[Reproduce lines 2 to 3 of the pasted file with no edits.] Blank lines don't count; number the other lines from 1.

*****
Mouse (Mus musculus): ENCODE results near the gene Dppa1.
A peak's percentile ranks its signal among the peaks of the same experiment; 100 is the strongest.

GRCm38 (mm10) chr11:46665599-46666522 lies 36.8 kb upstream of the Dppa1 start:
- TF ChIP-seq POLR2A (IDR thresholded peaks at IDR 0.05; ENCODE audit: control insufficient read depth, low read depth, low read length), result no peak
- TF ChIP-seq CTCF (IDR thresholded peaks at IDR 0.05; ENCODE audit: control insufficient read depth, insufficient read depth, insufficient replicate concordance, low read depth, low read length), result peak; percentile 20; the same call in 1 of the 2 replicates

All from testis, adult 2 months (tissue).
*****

A peak's percentile ranks its signal among the peaks of the same experiment; 100 is the strongest.

GRCm38 (mm10) chr11:46665599-46666522 lies 36.8 kb upstream of the Dppa1 start: